In addition to biomedical training, licensed acupuncturists receive at least 1365 hours of acupuncture-specific training, including 705 hours of acupuncture-specific didactic material and 660 hours of supervised clinical training. Further, many states also require even physicians wishing to practice acupuncture to have substantial training. The American Academy of Medical Acupuncture (AAMA) has set the industry standard for a physician to practice entry level acupuncture at 300 hours of postdoctoral training with passage of an examination by an independent testing board. This standard presumes extensive, pre-requisite training in invasive procedures [including underlying structures, contraindications for skin puncture, clean needle technique, anticipated range of patient responses to invasive technique, etc.], the differential diagnosis of presenting conditions, clinical infection-control procedures in the context of invasive medicine, management of acute office and medical emergencies, and advanced knowledge of human physiology and evidence based medicine. The AAMA expects that physicians choosing to incorporate acupuncture into practice will pursue lifelong learning, including formal and self-directed programs.

In contrast, there are no independent, agency-accredited training programs for “dry needling,” no standardized curriculum, no means of assessing the competence of instructors in the field, and no independently administered competency examinations.

Neither physical therapy nor chiropractic entry-level training includes any meaningful preparation for the practice of invasive therapeutic modalities such as the insertion of acupuncture needles. Training in these programs is generally limited to external therapeutic modalities. In some states, however, physical therapists and others have begun inserting acupuncture needles and practicing acupuncture with 12-24 hours of classroom time and little to no hands-on training or supervision. This is being done under the name “dry needling.”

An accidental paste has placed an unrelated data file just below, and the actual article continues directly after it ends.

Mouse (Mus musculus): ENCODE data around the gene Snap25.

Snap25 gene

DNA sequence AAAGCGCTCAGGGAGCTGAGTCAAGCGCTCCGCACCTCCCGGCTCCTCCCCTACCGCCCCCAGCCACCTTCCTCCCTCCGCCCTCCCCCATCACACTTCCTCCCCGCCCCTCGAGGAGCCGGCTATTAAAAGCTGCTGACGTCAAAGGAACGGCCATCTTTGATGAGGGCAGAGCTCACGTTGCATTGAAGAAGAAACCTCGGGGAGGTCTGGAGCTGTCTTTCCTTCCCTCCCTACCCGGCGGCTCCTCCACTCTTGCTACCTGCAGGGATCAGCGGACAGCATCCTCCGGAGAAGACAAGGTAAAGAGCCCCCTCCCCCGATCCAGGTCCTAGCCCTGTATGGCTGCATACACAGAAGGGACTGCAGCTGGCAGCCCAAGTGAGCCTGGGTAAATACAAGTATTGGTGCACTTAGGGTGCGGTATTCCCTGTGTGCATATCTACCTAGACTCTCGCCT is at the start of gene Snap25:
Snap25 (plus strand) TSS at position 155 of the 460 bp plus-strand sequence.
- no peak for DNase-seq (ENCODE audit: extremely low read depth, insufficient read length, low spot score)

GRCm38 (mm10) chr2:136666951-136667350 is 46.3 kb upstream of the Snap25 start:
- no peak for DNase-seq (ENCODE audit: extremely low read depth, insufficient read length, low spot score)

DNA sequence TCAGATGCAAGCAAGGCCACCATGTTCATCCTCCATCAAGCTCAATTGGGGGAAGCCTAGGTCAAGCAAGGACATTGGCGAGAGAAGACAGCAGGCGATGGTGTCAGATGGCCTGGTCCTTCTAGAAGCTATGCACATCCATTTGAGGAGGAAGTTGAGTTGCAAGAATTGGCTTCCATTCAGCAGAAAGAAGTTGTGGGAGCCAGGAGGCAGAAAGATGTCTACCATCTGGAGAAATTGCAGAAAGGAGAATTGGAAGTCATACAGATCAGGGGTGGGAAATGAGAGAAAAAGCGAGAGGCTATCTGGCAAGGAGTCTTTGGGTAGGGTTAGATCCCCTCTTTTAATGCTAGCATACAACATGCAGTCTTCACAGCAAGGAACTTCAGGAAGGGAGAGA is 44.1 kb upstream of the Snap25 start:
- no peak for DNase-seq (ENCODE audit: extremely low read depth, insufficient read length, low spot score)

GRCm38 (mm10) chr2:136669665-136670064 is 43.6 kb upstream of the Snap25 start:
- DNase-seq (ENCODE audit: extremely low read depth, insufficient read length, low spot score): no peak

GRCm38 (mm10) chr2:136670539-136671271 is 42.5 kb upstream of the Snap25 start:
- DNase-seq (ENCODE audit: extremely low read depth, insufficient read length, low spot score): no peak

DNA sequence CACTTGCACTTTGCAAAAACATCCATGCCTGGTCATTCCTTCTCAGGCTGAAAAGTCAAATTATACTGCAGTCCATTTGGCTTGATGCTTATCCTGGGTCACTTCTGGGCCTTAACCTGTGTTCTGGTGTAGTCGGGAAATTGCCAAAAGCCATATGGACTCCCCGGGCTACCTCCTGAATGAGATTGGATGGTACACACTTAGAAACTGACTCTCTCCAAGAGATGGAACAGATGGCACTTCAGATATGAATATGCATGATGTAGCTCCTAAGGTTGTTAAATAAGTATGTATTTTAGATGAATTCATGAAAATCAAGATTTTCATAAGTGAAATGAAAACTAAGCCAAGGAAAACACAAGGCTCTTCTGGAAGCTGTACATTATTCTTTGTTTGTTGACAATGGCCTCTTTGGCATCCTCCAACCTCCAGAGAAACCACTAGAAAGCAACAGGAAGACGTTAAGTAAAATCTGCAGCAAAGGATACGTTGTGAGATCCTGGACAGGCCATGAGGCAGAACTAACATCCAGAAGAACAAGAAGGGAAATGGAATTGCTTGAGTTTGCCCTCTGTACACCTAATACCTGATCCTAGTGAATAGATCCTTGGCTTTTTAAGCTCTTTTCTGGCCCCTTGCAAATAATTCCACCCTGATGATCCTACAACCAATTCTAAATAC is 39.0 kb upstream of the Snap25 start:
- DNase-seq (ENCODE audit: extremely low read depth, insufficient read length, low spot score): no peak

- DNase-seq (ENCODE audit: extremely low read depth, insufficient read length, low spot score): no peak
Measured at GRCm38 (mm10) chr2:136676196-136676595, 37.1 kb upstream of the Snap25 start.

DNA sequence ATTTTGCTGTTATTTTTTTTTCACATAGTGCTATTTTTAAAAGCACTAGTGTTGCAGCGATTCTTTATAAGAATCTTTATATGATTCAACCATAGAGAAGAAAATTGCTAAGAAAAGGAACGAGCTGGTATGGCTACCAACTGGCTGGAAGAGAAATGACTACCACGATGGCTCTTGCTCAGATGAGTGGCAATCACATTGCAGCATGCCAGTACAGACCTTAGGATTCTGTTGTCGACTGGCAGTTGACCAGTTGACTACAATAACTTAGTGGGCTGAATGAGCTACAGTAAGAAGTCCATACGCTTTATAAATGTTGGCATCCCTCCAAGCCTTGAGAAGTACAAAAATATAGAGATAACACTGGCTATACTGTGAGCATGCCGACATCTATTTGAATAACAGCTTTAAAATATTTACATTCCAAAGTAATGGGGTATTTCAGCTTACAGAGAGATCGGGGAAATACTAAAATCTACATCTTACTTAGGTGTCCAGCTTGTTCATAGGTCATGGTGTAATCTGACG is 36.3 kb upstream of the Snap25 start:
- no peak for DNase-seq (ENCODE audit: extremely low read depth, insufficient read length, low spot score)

Physical therapists and chiropractors without acupuncture included in their state practice acts have, in some cases, been authorized to perform dry needling by their own regulatory boards’ non-binding guidelines or through administrative rulemaking. Such actions often occur even when the statutory practice act adopted by the state legislature lacks any legislative intent to authorize invasive procedures such as the insertion of needles.

All health care providers without acupuncture formally included in their state practice act should be prohibited from the practice of acupuncture, even when described as “dry needling,” unless their practice act is legally expanded to include the practice of acupuncture and provide the same level of clinical and classroom training required for the licensure of acupuncturists. 


Mark Reese, L.Ac. Rated Among Top Acupuncturists in Chicago rated Mark Reese as one of the top twenty acupuncturists in Chicago, based upon expertise and patient satisfaction. Read about it here:



TMJ Facial Pain Responds Well to Acupuncture

Temperomandibular Joint Disorder (TMJ) is a condition that we treat a lot in clinic, almost always with remarkable results.

A recent US study, published in the journal, Pain and which can be read about here, corroborated the fact that acupuncture treated Temperomandibular Joint Disorder (TMJ) quite well: